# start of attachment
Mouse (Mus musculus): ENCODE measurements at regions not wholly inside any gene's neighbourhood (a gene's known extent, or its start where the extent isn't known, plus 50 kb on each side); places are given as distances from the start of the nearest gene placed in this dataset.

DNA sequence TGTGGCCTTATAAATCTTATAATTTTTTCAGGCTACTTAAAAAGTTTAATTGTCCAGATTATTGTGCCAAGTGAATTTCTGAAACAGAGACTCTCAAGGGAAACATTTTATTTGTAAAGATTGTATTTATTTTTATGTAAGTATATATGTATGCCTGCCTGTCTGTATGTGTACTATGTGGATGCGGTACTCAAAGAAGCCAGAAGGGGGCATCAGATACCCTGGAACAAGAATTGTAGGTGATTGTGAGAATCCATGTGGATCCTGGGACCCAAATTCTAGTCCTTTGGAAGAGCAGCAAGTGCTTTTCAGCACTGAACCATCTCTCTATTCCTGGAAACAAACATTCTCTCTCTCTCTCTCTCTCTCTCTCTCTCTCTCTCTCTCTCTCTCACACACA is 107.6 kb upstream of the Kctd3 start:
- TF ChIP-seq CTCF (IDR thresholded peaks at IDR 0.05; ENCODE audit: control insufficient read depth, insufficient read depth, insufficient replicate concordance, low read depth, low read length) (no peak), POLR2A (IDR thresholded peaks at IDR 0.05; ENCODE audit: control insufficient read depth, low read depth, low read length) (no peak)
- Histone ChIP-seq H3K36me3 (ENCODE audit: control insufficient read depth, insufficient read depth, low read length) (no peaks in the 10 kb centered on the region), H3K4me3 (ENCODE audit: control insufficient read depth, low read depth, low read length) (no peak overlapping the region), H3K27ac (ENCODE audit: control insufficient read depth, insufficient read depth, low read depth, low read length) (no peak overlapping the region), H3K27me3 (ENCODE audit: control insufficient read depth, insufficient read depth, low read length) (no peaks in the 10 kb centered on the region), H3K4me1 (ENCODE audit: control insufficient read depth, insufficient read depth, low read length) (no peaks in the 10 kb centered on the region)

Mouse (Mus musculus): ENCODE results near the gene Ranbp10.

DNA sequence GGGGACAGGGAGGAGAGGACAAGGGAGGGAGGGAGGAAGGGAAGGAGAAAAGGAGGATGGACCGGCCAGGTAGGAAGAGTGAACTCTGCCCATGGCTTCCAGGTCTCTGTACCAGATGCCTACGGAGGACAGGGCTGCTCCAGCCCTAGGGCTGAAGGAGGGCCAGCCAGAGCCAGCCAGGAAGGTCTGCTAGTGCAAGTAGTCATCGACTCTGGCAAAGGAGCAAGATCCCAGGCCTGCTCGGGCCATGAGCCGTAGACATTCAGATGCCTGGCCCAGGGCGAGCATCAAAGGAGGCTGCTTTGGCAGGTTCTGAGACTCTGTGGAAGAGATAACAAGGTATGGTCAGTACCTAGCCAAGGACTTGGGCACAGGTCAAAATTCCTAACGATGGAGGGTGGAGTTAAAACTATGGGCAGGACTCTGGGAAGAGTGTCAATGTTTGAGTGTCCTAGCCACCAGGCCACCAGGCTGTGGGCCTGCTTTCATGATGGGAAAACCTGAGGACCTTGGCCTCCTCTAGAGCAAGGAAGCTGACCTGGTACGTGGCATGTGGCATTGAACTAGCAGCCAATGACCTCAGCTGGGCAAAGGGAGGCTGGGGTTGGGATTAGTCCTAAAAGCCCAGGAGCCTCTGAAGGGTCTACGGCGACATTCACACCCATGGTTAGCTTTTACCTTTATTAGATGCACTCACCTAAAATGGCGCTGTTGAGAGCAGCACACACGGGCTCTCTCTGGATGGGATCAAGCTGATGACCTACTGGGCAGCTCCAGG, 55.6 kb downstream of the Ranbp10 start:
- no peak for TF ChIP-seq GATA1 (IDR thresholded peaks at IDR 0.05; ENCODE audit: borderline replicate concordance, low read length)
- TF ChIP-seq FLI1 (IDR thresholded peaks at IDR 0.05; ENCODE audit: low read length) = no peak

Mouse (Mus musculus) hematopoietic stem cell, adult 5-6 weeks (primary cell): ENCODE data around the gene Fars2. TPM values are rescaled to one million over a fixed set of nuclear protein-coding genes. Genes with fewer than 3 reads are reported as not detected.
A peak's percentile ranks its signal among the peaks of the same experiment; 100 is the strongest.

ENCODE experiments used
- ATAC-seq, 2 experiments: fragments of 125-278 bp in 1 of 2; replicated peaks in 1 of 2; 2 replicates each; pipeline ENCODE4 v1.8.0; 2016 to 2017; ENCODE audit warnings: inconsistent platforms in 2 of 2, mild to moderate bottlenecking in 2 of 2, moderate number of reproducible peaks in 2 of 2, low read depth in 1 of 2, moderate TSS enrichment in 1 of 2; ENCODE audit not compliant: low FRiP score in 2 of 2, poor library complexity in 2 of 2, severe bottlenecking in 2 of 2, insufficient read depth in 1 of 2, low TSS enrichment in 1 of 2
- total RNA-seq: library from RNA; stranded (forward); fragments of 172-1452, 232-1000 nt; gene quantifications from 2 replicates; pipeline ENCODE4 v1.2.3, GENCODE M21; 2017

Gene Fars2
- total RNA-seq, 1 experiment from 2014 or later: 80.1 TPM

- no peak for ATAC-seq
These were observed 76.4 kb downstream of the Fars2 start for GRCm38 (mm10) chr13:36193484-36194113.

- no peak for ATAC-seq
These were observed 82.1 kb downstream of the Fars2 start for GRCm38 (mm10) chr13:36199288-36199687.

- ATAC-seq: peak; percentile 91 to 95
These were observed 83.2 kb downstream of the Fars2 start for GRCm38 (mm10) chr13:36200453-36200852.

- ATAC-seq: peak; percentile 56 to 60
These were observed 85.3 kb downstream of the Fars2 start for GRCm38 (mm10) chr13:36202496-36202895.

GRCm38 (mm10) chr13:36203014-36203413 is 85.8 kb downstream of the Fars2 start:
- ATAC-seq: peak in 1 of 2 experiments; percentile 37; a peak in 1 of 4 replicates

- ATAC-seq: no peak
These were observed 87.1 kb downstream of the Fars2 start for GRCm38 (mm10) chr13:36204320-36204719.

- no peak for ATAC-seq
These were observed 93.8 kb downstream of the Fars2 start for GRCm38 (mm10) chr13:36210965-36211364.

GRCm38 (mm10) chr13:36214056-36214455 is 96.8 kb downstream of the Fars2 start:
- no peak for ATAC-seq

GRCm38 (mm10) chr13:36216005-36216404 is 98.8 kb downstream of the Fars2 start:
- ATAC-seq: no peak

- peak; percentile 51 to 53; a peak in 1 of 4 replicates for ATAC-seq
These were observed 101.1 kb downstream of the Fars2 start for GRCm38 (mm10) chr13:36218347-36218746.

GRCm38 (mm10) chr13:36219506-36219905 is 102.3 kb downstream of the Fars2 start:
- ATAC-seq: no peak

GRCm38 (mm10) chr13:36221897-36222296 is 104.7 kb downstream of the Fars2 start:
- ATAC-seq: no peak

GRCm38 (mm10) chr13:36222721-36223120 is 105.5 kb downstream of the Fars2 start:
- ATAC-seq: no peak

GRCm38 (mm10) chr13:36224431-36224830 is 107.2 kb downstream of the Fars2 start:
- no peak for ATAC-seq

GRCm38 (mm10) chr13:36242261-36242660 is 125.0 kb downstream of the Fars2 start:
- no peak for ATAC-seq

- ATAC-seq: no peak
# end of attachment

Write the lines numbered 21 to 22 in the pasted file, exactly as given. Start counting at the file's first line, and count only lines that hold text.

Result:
These were observed 83.2 kb downstream of the Fars2 start for GRCm38 (mm10) chr13:36200453-36200852.

- ATAC-seq: peak; percentile 56 to 60